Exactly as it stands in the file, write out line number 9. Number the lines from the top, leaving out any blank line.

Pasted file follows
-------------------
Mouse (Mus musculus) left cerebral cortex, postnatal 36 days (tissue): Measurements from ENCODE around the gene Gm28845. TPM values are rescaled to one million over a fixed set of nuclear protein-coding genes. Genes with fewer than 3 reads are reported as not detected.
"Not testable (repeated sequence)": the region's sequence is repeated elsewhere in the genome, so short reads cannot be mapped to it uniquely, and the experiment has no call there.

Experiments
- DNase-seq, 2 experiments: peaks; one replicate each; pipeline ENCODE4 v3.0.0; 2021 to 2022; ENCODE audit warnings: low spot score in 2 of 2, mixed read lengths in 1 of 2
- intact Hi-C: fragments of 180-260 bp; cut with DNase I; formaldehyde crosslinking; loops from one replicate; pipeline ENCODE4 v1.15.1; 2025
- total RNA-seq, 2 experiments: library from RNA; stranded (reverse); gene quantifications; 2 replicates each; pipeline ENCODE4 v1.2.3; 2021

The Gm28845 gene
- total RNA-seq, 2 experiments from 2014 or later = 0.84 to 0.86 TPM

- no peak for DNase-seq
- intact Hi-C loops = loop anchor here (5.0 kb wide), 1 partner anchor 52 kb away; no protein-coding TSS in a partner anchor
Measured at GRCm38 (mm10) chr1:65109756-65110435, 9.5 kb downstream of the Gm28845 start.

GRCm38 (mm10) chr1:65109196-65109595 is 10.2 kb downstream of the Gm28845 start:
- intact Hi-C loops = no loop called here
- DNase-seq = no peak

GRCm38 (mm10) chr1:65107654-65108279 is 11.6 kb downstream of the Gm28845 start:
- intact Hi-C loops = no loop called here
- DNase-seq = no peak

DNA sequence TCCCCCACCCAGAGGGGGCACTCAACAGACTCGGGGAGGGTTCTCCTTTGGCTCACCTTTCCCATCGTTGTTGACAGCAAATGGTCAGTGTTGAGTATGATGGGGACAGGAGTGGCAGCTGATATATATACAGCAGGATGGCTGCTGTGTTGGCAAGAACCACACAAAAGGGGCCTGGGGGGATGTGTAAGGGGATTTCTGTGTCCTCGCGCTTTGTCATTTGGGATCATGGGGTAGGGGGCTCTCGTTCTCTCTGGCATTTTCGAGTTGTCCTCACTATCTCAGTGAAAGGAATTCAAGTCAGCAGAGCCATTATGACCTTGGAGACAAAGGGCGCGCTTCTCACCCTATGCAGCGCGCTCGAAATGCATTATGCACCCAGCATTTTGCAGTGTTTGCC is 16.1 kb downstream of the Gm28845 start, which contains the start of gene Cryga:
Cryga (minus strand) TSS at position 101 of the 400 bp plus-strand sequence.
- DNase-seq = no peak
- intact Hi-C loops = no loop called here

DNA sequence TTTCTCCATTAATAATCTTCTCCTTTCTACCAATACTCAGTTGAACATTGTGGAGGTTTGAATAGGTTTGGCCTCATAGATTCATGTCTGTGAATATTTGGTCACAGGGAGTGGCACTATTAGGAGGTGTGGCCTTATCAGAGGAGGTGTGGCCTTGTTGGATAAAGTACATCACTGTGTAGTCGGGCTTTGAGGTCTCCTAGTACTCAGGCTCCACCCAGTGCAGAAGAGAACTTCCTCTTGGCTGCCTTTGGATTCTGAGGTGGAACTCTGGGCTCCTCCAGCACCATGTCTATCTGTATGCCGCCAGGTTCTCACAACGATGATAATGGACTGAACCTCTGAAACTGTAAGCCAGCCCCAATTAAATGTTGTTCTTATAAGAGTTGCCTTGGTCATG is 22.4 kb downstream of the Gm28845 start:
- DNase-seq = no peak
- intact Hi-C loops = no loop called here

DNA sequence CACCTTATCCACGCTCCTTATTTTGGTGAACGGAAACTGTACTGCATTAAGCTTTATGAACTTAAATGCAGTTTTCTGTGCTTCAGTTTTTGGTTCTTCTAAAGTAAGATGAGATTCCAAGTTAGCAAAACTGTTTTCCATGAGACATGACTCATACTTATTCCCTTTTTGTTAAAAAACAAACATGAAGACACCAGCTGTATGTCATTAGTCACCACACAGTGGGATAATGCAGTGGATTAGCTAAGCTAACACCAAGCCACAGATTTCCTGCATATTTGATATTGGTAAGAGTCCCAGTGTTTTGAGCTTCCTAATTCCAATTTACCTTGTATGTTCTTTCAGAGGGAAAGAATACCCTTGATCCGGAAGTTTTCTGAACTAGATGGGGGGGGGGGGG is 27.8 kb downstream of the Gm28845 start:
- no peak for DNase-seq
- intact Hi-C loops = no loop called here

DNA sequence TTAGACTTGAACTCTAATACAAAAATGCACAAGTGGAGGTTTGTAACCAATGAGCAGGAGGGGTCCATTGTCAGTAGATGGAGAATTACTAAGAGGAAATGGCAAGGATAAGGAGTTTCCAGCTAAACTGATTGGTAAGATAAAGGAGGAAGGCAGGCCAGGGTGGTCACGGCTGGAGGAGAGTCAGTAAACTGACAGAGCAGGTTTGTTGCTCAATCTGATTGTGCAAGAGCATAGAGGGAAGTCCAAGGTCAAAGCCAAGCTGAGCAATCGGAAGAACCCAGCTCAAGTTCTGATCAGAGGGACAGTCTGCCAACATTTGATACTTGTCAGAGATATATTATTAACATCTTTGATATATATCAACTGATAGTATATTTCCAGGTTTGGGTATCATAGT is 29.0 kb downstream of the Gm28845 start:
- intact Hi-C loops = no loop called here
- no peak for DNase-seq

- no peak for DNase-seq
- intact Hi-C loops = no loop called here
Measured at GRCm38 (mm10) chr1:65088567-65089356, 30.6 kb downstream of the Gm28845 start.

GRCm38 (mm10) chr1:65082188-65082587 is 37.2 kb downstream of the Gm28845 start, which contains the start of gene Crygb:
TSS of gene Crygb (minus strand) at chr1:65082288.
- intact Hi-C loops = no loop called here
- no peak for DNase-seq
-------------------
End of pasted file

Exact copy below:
- no peak for DNase-seq